Arbitration and Tort Claims. Haas v. Gunasekaram
It has been argued that arbitration clauses only apply to contractual disputes between the parties, not torts. In Haas v Gunasekaram (Ont CA, 2016) this issue was considered, including the tort of fraud:
Tort claims do not automatically fall outside arbitration agreements
 Although Matrix was a case about a forum selection clause, not an arbitration agreement, in the course of his reasoning Sharpe J.A. pointed to several cases where the courts have required the parties to proceed to arbitration even though tort claims were involved, at paras. 16-17:
In Dalimpex Ltd. v. Janicki, (2003), 2003 CanLII 34234 (ON CA), 64 O.R. (3d) 737 (“Dalimpex”), at paras. 41-43, this court adopted and applied the test for applying a contractual provision which employs the words “disputes arising out of or in connection with” the parties’ contract used by the Alberta Court of Appeal in Kaverit Steel and Crane Ltd. v. Kone Corp. (1992), 1992 ABCA 7 (CanLII), 87 D.L.R. (4th) 129 (“Kaverit Steel”), at p. 135, leave to appeal to S.C.C. refused,  S.C.C.A. No. 117,  2 S.C.R. vii. According to that test, a dispute is caught by the provision “if either claimant or defendant relies on the existence of a contractual obligation as a necessary element to create the claim, or to defeat it.” See also Woolcock at para. 23, holding that a claim is one “relating to” a contract “[s]o long as the matter in dispute is referable to the interpretation or implementation of some provision of the Agreement” (emphasis added by Sharpe J.A.). In Matrix Sharpe J.A. concluded that the tort claims being advanced did not rely on a breach of the contract prescribing the forum, leaving the plaintiff free to sue in Ontario. He stated, at para. 18:
In Kaverit Steel, the plaintiff advanced a conspiracy claim that relied upon a breach of the contract as the source of the unlawfulness to ground the conspiracy, and that was held to fall within the scope of the arbitration clause. Likewise, in Dalimpex, the claims for conspiracy and breach of fiduciary duty were mingled with claims for breach of contract and, in any event, in that case, this court declined to express any definitive view on the reach of the arbitration clause holding that determination should be left for the arbitrator.
The present case is not one where “either claimant or defendant relies on the existence of a contractual obligation as a necessary element to create the claim, or to defeat it” or where the “matter in dispute is referable to the interpretation or implementation of some provision in the agreement.” This case is readily distinguishable from Matrix, since, as I noted earlier, the motion judge’s statement, at para. 24, that “the bulk of Haas’s claims fall outside the arbitration clause” simply does not bear up under scrutiny. The bulk of the claims fall within the arbitration agreement and are clearly referable to the shareholders’ agreement.
 Further, I would be reluctant to agree that the presence of tort claims nullifies an arbitration agreement. Justice Laskin cautioned the court to be wary of cases in which a party to an arbitration agreement seeks to avoid it by pleading a common law tort: Piko v. Hudson’s Bay Company (1998), 1998 CanLII 6874 (ON CA), 41 O.R. (3d) 729 (C.A.), at para. 9. Although that case involved possible arbitration under a collective agreement, in my view the principle holds more broadly.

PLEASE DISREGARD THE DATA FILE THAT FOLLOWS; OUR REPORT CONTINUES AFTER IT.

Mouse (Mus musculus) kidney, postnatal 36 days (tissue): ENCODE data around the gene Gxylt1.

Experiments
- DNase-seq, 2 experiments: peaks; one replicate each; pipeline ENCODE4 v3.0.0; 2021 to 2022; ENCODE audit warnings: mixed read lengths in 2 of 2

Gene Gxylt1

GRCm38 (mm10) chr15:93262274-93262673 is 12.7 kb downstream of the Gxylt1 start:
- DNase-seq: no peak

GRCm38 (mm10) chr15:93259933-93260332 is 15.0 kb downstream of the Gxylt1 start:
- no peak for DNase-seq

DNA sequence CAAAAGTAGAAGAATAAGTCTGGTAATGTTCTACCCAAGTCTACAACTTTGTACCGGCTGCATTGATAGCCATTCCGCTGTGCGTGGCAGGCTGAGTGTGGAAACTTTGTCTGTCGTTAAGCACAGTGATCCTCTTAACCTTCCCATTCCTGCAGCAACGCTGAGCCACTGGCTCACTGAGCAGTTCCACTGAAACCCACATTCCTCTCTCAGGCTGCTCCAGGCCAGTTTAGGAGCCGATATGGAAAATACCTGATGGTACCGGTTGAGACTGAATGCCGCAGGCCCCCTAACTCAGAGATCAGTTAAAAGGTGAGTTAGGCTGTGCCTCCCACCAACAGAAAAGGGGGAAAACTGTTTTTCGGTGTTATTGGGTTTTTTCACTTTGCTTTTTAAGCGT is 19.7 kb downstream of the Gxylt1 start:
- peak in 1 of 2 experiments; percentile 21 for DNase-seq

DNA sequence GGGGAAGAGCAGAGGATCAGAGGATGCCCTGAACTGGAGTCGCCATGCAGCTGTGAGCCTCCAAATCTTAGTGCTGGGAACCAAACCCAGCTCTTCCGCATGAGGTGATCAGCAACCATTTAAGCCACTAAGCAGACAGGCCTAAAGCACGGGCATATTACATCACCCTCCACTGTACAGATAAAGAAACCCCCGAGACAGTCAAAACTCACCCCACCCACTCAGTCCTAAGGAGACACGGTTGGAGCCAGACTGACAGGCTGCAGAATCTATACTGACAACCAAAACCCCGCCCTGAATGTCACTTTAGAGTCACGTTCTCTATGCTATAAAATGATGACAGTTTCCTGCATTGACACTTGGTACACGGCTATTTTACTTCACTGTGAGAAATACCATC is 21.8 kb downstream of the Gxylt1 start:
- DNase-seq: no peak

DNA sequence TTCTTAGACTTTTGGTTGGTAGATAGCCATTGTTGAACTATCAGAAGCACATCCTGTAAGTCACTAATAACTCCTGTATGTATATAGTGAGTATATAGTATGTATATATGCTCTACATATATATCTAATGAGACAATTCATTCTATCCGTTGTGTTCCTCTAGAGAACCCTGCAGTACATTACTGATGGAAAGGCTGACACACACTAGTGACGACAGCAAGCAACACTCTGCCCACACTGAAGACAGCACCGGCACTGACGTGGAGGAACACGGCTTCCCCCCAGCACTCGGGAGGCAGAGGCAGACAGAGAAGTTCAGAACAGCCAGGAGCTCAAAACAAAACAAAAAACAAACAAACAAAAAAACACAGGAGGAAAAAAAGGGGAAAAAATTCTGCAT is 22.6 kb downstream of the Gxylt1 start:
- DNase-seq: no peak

Fraud does not necessarily vitiate an arbitration agreement
 In Ash v. Corp. of Lloyd’s (1992), 1992 CanLII 7659 (ON CA), 9 O.R. (3d) 755 (C.A.), at para. 9, Carthy J.A. observed that “an allegation that a contract is void ab initio does not make it so until a final judgment of the court”. The court upheld the motion judge’s stay of an action against Lloyds alleging Lloyds’ fraud. Justice Carthy agreed that the strategy of alleging fraud, while depriving the defendant of the contracted choice in respect of arbitration, would impair such arbitration clauses, which he considered to be “too important in international commerce to permit that anomalous result to flow” (at para. 9). The court should lean against a result that undermines arbitration agreements.
 This is not a new proposition. Lord Wright said in the seminal case of Heyman v. Darwins, Ltd.,  A.C. 356 (H.L. (Eng.)), at p. 384:
Hence, if the question of whether the alleged contract was void for illegality, or, being voidable, was avoided because induced by fraud or misrepresentation, or on the ground of mistake, it depends on the terms of the submission whether the dispute falls within the arbitrator’s jurisdiction. In James v. Thow, 2005 BCSC 809 (CanLII), 5 B.L.R. (4th) 315, the application judge considered whether an action fell within the scope of an arbitration clause in an agreement between the plaintiff and the defendant. The plaintiff alleged fraudulent misrepresentation, breach of trust, breach of fiduciary duty and fraud. The application judge stayed the action and counterclaim, concluding, at para. 76: “I am satisfied that the issues raised by the pleadings concern disputes that arguably fall within the scope of the arbitration agreement.”
 Put simply, in cases involving arbitration agreements, fraud does not necessarily vitiate everything. It is a matter of interpretation. The arbitration agreement in this case contains broad language, referring to “any dispute, difference or question…or any failure to agree…respecting this Agreement or anything herein contained then every such dispute, difference or question or failure to agree shall be referred to a single arbitrator” (emphasis added). There is no exclusion for tort claims, misrepresentation or fraud.